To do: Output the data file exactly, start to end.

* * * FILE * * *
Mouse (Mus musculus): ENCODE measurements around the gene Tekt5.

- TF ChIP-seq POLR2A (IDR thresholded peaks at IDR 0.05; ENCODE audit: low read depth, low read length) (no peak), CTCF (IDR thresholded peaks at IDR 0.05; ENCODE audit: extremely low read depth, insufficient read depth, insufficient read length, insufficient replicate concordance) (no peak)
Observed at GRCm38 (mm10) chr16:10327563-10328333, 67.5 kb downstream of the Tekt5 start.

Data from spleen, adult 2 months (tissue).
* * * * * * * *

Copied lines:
Mouse (Mus musculus): ENCODE measurements around the gene Tekt5.

- TF ChIP-seq POLR2A (IDR thresholded peaks at IDR 0.05; ENCODE audit: low read depth, low read length) (no peak), CTCF (IDR thresholded peaks at IDR 0.05; ENCODE audit: extremely low read depth, insufficient read depth, insufficient read length, insufficient replicate concordance) (no peak)
Observed at GRCm38 (mm10) chr16:10327563-10328333, 67.5 kb downstream of the Tekt5 start.

Data from spleen, adult 2 months (tissue).